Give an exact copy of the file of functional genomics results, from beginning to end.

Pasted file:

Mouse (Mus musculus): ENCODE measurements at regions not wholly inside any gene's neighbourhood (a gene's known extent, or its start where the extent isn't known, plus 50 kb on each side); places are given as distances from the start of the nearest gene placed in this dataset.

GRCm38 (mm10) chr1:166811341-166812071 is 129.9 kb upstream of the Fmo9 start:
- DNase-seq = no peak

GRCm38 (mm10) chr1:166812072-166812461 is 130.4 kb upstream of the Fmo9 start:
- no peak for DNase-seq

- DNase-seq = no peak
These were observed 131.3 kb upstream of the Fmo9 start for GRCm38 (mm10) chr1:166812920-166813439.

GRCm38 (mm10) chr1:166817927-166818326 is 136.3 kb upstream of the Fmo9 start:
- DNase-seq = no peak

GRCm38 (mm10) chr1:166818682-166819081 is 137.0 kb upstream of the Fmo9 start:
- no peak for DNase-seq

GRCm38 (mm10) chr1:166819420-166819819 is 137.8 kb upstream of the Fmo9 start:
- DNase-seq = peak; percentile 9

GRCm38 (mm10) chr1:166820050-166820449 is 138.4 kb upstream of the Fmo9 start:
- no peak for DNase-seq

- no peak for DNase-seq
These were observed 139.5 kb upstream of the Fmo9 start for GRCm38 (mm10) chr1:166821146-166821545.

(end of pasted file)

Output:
Mouse (Mus musculus): ENCODE measurements at regions not wholly inside any gene's neighbourhood (a gene's known extent, or its start where the extent isn't known, plus 50 kb on each side); places are given as distances from the start of the nearest gene placed in this dataset.

GRCm38 (mm10) chr1:166811341-166812071 is 129.9 kb upstream of the Fmo9 start:
- DNase-seq = no peak

GRCm38 (mm10) chr1:166812072-166812461 is 130.4 kb upstream of the Fmo9 start:
- no peak for DNase-seq

- DNase-seq = no peak
These were observed 131.3 kb upstream of the Fmo9 start for GRCm38 (mm10) chr1:166812920-166813439.

GRCm38 (mm10) chr1:166817927-166818326 is 136.3 kb upstream of the Fmo9 start:
- DNase-seq = no peak

GRCm38 (mm10) chr1:166818682-166819081 is 137.0 kb upstream of the Fmo9 start:
- no peak for DNase-seq

GRCm38 (mm10) chr1:166819420-166819819 is 137.8 kb upstream of the Fmo9 start:
- DNase-seq = peak; percentile 9

GRCm38 (mm10) chr1:166820050-166820449 is 138.4 kb upstream of the Fmo9 start:
- no peak for DNase-seq

- no peak for DNase-seq
These were observed 139.5 kb upstream of the Fmo9 start for GRCm38 (mm10) chr1:166821146-166821545.